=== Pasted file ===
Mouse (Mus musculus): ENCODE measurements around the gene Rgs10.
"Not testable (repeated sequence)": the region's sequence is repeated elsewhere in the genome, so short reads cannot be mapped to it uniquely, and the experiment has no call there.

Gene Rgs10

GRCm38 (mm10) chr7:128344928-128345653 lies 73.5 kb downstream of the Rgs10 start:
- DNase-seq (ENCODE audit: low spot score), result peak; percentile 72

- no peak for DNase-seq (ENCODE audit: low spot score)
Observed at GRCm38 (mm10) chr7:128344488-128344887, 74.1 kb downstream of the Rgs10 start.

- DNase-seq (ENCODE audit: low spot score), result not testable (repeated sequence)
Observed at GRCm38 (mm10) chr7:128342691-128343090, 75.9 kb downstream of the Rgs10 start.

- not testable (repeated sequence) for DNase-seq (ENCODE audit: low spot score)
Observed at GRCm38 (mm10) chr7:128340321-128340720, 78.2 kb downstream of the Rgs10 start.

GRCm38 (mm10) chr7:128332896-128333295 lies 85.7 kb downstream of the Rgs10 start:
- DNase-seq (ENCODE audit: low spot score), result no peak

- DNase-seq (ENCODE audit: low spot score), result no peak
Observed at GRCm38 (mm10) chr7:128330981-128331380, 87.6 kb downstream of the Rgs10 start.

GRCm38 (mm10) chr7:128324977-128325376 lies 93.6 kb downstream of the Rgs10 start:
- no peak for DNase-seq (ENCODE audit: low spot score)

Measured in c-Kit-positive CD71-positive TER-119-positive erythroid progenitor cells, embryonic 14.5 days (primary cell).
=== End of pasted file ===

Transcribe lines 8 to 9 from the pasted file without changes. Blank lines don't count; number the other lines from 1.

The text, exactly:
- DNase-seq (ENCODE audit: low spot score), result not testable (repeated sequence)
Observed at GRCm38 (mm10) chr7:128342691-128343090, 75.9 kb downstream of the Rgs10 start.